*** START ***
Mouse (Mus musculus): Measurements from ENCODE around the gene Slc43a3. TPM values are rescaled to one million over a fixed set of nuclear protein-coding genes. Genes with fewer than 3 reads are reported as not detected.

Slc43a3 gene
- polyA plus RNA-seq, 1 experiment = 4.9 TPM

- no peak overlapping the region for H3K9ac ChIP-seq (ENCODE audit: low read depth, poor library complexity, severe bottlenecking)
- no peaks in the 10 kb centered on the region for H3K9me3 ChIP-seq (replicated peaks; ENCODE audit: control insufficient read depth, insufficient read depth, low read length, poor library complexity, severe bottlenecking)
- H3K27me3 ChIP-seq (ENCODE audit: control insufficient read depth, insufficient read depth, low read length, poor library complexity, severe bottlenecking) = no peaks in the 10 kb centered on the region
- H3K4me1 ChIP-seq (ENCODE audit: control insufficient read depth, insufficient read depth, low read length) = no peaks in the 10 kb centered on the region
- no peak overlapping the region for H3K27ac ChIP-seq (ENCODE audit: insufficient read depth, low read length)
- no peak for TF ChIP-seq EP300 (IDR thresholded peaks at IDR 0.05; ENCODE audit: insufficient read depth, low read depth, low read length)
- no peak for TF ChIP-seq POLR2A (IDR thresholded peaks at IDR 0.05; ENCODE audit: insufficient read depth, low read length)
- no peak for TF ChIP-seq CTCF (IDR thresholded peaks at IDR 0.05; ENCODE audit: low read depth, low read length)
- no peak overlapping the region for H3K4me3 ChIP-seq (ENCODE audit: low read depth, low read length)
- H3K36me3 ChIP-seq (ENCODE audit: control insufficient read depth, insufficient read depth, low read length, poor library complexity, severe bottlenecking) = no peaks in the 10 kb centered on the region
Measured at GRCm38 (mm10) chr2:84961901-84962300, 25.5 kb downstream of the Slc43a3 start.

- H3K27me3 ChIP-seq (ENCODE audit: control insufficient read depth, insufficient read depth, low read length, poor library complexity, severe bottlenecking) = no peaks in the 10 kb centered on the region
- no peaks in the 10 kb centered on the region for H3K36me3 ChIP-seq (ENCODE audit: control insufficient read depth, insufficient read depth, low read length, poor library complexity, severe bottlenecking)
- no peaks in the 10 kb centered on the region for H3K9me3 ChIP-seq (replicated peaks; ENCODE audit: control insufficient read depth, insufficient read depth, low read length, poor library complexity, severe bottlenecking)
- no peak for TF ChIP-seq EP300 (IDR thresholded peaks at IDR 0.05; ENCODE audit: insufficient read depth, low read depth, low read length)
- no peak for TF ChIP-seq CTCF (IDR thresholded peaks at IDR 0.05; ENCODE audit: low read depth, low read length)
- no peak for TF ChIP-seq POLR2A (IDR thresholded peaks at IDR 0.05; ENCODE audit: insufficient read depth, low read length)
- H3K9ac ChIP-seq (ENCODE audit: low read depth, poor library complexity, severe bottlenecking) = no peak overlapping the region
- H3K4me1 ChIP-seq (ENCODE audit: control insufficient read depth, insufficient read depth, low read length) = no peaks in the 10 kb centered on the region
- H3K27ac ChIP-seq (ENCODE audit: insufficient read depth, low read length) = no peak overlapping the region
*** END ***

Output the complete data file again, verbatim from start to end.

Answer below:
Mouse (Mus musculus): Measurements from ENCODE around the gene Slc43a3. TPM values are rescaled to one million over a fixed set of nuclear protein-coding genes. Genes with fewer than 3 reads are reported as not detected.

Slc43a3 gene
- polyA plus RNA-seq, 1 experiment = 4.9 TPM

- no peak overlapping the region for H3K9ac ChIP-seq (ENCODE audit: low read depth, poor library complexity, severe bottlenecking)
- no peaks in the 10 kb centered on the region for H3K9me3 ChIP-seq (replicated peaks; ENCODE audit: control insufficient read depth, insufficient read depth, low read length, poor library complexity, severe bottlenecking)
- H3K27me3 ChIP-seq (ENCODE audit: control insufficient read depth, insufficient read depth, low read length, poor library complexity, severe bottlenecking) = no peaks in the 10 kb centered on the region
- H3K4me1 ChIP-seq (ENCODE audit: control insufficient read depth, insufficient read depth, low read length) = no peaks in the 10 kb centered on the region
- no peak overlapping the region for H3K27ac ChIP-seq (ENCODE audit: insufficient read depth, low read length)
- no peak for TF ChIP-seq EP300 (IDR thresholded peaks at IDR 0.05; ENCODE audit: insufficient read depth, low read depth, low read length)
- no peak for TF ChIP-seq POLR2A (IDR thresholded peaks at IDR 0.05; ENCODE audit: insufficient read depth, low read length)
- no peak for TF ChIP-seq CTCF (IDR thresholded peaks at IDR 0.05; ENCODE audit: low read depth, low read length)
- no peak overlapping the region for H3K4me3 ChIP-seq (ENCODE audit: low read depth, low read length)
- H3K36me3 ChIP-seq (ENCODE audit: control insufficient read depth, insufficient read depth, low read length, poor library complexity, severe bottlenecking) = no peaks in the 10 kb centered on the region
Measured at GRCm38 (mm10) chr2:84961901-84962300, 25.5 kb downstream of the Slc43a3 start.

- H3K27me3 ChIP-seq (ENCODE audit: control insufficient read depth, insufficient read depth, low read length, poor library complexity, severe bottlenecking) = no peaks in the 10 kb centered on the region
- no peaks in the 10 kb centered on the region for H3K36me3 ChIP-seq (ENCODE audit: control insufficient read depth, insufficient read depth, low read length, poor library complexity, severe bottlenecking)
- no peaks in the 10 kb centered on the region for H3K9me3 ChIP-seq (replicated peaks; ENCODE audit: control insufficient read depth, insufficient read depth, low read length, poor library complexity, severe bottlenecking)
- no peak for TF ChIP-seq EP300 (IDR thresholded peaks at IDR 0.05; ENCODE audit: insufficient read depth, low read depth, low read length)
- no peak for TF ChIP-seq CTCF (IDR thresholded peaks at IDR 0.05; ENCODE audit: low read depth, low read length)
- no peak for TF ChIP-seq POLR2A (IDR thresholded peaks at IDR 0.05; ENCODE audit: insufficient read depth, low read length)
- H3K9ac ChIP-seq (ENCODE audit: low read depth, poor library complexity, severe bottlenecking) = no peak overlapping the region
- H3K4me1 ChIP-seq (ENCODE audit: control insufficient read depth, insufficient read depth, low read length) = no peaks in the 10 kb centered on the region
- H3K27ac ChIP-seq (ENCODE audit: insufficient read depth, low read length) = no peak overlapping the region